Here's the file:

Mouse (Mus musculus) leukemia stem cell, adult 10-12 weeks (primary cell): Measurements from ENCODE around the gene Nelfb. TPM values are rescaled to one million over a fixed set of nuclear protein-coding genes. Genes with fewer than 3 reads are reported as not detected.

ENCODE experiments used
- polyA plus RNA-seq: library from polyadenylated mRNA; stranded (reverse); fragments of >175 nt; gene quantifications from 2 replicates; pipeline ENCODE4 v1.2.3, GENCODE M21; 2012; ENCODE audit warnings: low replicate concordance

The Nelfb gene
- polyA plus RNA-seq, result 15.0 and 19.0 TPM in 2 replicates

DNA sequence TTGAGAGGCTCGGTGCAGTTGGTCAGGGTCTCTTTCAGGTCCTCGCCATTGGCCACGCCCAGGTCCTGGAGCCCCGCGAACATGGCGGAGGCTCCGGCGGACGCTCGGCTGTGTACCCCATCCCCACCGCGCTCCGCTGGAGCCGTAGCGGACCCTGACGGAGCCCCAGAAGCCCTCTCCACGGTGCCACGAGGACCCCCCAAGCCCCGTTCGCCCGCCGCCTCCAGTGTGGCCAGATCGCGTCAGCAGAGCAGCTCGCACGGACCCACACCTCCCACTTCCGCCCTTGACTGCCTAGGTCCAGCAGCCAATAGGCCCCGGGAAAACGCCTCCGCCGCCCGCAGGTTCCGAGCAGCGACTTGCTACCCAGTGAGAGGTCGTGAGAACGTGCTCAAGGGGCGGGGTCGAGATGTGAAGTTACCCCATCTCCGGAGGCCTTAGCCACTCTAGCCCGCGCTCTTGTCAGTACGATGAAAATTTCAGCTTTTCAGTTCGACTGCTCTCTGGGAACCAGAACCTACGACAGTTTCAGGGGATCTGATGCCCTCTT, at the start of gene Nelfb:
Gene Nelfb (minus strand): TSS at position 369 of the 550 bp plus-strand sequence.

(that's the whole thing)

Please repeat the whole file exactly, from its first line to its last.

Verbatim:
Mouse (Mus musculus) leukemia stem cell, adult 10-12 weeks (primary cell): Measurements from ENCODE around the gene Nelfb. TPM values are rescaled to one million over a fixed set of nuclear protein-coding genes. Genes with fewer than 3 reads are reported as not detected.

ENCODE experiments used
- polyA plus RNA-seq: library from polyadenylated mRNA; stranded (reverse); fragments of >175 nt; gene quantifications from 2 replicates; pipeline ENCODE4 v1.2.3, GENCODE M21; 2012; ENCODE audit warnings: low replicate concordance

The Nelfb gene
- polyA plus RNA-seq, result 15.0 and 19.0 TPM in 2 replicates

DNA sequence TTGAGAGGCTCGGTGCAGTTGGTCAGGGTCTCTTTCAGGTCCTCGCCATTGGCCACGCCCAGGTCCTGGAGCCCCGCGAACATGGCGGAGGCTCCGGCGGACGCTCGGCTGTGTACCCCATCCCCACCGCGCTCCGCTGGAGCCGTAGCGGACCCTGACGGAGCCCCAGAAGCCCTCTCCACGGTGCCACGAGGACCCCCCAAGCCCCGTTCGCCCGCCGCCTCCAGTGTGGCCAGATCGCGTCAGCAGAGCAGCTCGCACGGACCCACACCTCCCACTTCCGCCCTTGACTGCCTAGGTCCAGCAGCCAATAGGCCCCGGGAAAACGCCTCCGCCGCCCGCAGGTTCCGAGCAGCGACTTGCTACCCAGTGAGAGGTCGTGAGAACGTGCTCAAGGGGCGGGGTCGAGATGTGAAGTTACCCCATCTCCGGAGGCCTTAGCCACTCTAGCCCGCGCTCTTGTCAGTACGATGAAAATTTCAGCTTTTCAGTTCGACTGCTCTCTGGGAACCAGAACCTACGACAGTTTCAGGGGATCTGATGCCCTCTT, at the start of gene Nelfb:
Gene Nelfb (minus strand): TSS at position 369 of the 550 bp plus-strand sequence.